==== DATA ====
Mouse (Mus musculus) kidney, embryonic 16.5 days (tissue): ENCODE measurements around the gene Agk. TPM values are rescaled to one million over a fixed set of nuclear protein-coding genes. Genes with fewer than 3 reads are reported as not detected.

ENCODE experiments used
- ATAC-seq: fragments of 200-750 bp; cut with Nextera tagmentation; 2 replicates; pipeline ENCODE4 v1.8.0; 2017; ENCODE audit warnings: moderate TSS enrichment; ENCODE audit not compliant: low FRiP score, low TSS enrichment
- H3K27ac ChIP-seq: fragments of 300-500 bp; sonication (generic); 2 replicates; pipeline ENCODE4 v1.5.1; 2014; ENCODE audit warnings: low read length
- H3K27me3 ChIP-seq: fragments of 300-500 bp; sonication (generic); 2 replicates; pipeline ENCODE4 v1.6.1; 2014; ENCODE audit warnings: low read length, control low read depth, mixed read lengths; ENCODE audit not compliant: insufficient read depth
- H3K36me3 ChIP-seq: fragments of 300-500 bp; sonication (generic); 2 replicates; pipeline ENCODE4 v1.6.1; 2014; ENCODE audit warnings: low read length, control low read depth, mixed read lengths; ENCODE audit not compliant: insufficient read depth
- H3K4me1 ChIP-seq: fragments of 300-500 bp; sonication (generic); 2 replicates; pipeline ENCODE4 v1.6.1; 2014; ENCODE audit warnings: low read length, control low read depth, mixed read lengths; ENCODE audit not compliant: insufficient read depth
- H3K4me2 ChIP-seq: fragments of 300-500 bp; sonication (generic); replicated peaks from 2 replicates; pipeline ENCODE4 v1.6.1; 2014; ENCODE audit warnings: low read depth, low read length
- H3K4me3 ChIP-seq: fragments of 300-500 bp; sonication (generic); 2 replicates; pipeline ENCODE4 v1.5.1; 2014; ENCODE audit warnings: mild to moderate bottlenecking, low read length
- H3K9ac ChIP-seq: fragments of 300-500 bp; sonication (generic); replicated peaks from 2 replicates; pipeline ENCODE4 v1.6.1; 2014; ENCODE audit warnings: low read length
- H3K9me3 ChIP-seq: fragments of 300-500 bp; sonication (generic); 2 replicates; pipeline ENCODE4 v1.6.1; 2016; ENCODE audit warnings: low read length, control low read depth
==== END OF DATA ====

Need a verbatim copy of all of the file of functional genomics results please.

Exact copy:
Mouse (Mus musculus) kidney, embryonic 16.5 days (tissue): ENCODE measurements around the gene Agk. TPM values are rescaled to one million over a fixed set of nuclear protein-coding genes. Genes with fewer than 3 reads are reported as not detected.

ENCODE experiments used
- ATAC-seq: fragments of 200-750 bp; cut with Nextera tagmentation; 2 replicates; pipeline ENCODE4 v1.8.0; 2017; ENCODE audit warnings: moderate TSS enrichment; ENCODE audit not compliant: low FRiP score, low TSS enrichment
- H3K27ac ChIP-seq: fragments of 300-500 bp; sonication (generic); 2 replicates; pipeline ENCODE4 v1.5.1; 2014; ENCODE audit warnings: low read length
- H3K27me3 ChIP-seq: fragments of 300-500 bp; sonication (generic); 2 replicates; pipeline ENCODE4 v1.6.1; 2014; ENCODE audit warnings: low read length, control low read depth, mixed read lengths; ENCODE audit not compliant: insufficient read depth
- H3K36me3 ChIP-seq: fragments of 300-500 bp; sonication (generic); 2 replicates; pipeline ENCODE4 v1.6.1; 2014; ENCODE audit warnings: low read length, control low read depth, mixed read lengths; ENCODE audit not compliant: insufficient read depth
- H3K4me1 ChIP-seq: fragments of 300-500 bp; sonication (generic); 2 replicates; pipeline ENCODE4 v1.6.1; 2014; ENCODE audit warnings: low read length, control low read depth, mixed read lengths; ENCODE audit not compliant: insufficient read depth
- H3K4me2 ChIP-seq: fragments of 300-500 bp; sonication (generic); replicated peaks from 2 replicates; pipeline ENCODE4 v1.6.1; 2014; ENCODE audit warnings: low read depth, low read length
- H3K4me3 ChIP-seq: fragments of 300-500 bp; sonication (generic); 2 replicates; pipeline ENCODE4 v1.5.1; 2014; ENCODE audit warnings: mild to moderate bottlenecking, low read length
- H3K9ac ChIP-seq: fragments of 300-500 bp; sonication (generic); replicated peaks from 2 replicates; pipeline ENCODE4 v1.6.1; 2014; ENCODE audit warnings: low read length
- H3K9me3 ChIP-seq: fragments of 300-500 bp; sonication (generic); 2 replicates; pipeline ENCODE4 v1.6.1; 2016; ENCODE audit warnings: low read length, control low read depth